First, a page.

That moment of improvisation feels central to the 2018 International, whose key subject may be the act of making art itself—how it is done, and why. Often, the show suggests, it is the result of the unglamorous, workaday efforts of obsessives. Every day for a year, New York treasure hunter Yuji Agematsu filled a different cigarette plastic wrapper with tiny bits of trash he found while wandering his city, and all 365 sit on shelves in the show, arrayed like a calendar. Here, too, are meticulous, luscious botanical drawings that Abel Rodríguez makes, filling them with information he learned growing up as a member of an indigenous Nonuya community in Colombia.
Filmmaker Kevin Jerome Everson, who’s based in Charlottesville, Virginia, provides an eight-hour documentary, Park Lanes (2015), that follows workers throughout their day at a bowling-alley manufacturer. I came to think of the film as the show’s spine. It’s situated by the museum’s grand staircase, so you’re likely to pass it more than once, seeing the employees adjusting an elaborate machine one time, perhaps taking a break with their phones later on. We’re going about our lives along with them, and not far away, we know, Clayton and Rubin’s collaborators are starting their next paintings. Somewhere in town, Mosley may be carving another hunk of wood.
And then there is Alex Da Corte’s labor of love. The Philadelphia-based artist has poured his heart into the installation Rubber Pencil Devil (2018), which is the best work in the show, and one of the most thrilling I’ve seen in recent years—the rare example, in this International, of an artist swinging for the fences and hitting it out of the park. It’s a skeleton of a house covered in neon, pure suburban American kitsch: flower plantings, jack-o’-lanterns, cupids. Inside, over the course of a heady three hours, 57 magnetic music videos play, each abounding with pop-culture references, like the nation’s subconscious churning away. Da Corte stars as most of the characters. A giant Heinz bottle is jumping around, freaking out because it’s holding a lit stick of dynamite. The Wicked Witch of the West is singing LeAnne Rimes, improbably accompanied by Oscar the Grouch. Bugs Bunny is sitting on a cartoon crescent moon, crooning Frank Ocean.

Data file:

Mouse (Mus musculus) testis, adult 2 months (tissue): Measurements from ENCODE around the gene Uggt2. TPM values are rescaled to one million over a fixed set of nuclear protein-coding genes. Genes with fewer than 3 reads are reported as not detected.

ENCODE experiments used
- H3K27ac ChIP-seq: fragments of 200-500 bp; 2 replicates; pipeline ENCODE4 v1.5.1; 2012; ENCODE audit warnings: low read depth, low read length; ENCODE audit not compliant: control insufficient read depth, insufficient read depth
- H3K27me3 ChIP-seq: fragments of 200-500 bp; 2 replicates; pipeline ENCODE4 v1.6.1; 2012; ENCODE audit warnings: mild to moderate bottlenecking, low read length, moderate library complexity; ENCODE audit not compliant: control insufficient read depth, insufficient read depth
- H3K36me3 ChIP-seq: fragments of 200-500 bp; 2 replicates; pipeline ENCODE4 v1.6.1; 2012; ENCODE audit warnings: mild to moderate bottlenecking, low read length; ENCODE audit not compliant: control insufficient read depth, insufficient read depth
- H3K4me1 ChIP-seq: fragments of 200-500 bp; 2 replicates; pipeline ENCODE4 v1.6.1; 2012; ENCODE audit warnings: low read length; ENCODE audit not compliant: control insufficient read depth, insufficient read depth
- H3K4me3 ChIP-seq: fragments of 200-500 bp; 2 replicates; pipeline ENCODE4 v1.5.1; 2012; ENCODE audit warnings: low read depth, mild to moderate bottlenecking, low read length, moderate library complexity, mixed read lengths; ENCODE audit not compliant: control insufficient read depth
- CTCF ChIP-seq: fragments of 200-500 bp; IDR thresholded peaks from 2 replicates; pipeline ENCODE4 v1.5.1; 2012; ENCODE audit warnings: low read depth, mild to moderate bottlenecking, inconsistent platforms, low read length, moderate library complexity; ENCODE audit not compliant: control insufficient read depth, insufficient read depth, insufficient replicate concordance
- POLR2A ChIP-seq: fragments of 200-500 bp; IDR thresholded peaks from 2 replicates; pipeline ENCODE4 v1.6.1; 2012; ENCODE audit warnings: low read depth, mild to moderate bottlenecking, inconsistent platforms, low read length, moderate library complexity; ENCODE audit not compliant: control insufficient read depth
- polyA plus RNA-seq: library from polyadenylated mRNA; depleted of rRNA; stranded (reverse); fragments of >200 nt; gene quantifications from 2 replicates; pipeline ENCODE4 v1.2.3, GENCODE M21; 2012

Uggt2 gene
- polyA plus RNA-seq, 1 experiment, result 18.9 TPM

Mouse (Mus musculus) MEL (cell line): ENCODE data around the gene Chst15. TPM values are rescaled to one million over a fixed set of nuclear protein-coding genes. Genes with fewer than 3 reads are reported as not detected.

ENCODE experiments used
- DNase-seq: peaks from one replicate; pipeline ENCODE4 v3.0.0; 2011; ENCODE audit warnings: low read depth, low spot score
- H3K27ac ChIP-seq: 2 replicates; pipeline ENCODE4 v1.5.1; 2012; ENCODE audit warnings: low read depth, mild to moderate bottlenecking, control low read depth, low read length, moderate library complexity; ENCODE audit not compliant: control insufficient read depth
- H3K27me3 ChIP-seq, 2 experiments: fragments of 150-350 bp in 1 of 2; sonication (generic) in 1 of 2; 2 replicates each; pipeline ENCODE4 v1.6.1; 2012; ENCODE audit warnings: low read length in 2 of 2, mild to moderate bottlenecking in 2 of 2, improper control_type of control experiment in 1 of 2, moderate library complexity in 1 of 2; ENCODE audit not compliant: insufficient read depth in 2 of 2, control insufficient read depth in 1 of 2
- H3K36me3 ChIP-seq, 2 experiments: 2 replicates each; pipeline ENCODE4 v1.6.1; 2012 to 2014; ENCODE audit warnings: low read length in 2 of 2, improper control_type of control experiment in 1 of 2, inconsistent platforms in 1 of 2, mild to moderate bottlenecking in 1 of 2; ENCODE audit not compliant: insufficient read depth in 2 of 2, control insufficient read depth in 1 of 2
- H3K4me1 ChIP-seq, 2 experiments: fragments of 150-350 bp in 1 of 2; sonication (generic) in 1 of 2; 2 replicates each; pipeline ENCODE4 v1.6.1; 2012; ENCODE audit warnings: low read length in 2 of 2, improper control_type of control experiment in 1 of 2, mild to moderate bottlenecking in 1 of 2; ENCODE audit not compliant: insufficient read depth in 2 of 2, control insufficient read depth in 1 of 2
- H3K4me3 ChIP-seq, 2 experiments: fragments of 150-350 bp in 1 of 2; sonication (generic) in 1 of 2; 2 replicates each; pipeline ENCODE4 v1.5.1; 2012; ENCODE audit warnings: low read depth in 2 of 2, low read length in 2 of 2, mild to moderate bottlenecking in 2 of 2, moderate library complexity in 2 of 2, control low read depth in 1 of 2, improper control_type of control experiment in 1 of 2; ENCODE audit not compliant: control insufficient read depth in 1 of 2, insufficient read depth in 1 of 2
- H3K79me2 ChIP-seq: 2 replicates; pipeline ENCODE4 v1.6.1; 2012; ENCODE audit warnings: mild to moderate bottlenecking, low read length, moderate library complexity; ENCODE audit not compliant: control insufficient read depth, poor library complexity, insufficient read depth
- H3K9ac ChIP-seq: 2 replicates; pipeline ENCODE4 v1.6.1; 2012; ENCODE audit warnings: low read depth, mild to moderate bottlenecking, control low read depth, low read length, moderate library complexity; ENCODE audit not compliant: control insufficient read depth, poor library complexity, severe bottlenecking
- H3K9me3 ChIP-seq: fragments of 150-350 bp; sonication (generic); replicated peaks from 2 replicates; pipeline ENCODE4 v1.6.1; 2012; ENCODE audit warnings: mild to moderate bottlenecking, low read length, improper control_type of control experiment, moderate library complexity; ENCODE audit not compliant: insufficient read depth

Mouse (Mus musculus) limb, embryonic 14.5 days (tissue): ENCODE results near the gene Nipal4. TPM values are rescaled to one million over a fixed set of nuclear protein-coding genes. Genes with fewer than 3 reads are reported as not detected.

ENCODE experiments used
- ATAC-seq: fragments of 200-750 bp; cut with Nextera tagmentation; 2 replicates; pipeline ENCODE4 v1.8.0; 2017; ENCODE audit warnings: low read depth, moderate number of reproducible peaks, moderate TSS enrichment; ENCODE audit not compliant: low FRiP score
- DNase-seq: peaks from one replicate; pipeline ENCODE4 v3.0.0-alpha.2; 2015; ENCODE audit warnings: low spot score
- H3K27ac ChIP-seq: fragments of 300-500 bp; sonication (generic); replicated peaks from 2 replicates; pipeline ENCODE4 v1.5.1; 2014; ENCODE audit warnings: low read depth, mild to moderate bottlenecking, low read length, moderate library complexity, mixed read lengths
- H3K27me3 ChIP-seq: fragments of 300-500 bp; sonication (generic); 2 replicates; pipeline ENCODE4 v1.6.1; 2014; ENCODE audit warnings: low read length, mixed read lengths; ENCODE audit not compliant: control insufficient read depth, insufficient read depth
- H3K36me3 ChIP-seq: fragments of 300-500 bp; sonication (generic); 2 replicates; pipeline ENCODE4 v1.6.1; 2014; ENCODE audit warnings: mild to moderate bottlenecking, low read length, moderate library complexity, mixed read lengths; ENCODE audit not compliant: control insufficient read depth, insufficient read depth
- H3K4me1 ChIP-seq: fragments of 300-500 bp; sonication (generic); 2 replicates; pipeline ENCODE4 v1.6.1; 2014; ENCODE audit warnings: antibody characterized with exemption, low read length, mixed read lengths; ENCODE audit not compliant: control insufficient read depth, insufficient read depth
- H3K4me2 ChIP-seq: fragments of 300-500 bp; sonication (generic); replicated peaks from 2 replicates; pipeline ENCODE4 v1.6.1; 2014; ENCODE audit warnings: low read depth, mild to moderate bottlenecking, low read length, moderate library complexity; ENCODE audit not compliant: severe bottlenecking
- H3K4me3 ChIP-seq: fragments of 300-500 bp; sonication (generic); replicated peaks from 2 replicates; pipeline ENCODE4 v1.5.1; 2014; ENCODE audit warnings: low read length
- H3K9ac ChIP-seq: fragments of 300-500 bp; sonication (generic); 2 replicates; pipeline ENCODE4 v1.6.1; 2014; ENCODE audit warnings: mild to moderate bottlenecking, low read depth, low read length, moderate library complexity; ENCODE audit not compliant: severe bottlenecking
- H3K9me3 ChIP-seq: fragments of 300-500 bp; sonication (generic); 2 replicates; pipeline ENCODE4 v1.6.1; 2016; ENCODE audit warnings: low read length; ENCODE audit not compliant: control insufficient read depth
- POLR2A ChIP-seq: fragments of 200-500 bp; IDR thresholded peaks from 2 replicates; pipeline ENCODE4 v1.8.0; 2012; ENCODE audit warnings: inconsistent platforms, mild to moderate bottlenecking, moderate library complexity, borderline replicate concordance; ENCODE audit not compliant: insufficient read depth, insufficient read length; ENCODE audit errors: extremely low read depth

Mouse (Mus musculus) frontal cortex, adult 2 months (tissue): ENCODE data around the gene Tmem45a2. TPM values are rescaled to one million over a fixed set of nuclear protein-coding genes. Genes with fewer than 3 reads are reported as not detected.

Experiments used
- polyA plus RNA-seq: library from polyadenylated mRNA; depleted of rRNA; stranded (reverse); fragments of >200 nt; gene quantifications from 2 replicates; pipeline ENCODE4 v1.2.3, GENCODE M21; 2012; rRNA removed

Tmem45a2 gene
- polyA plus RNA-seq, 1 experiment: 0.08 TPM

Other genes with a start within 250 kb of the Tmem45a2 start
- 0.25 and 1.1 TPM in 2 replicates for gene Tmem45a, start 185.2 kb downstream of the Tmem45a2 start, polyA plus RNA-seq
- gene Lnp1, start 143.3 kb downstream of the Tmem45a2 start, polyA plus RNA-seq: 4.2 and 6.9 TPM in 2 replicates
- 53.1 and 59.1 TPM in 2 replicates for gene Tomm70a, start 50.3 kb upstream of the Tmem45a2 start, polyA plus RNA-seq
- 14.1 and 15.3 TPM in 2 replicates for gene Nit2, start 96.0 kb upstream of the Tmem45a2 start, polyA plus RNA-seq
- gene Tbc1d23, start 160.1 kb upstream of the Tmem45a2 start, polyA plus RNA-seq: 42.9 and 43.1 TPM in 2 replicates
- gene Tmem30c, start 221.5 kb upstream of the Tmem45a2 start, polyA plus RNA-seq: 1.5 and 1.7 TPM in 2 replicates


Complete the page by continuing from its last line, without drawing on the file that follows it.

Then, as ambient music plays, Da Corte walks slowly through the door of a familiar-looking set. He’s dressed as Mister Rogers (who shot his children’s TV show nearby), wearing one of his brightly colored sweaters, smiling warmly to the camera and sitting down to change his shoes. Pretty soon he’s out the door, returning a moment later in a different sweater, switching his shoes once more and departing. He does it again and again, arriving each time in a new sweater and with the same joyful hello to the audience. It’s by turns hilarious and sad, and more than a little dark, but as he keeps going, something else happens: it begins to have the feel of an epic. It’s moving—heroic, even. He—Rogers, Da Corte—is striving to get the job done as well as he can. Like us all, he’s putting on his best face, trying to get through the day.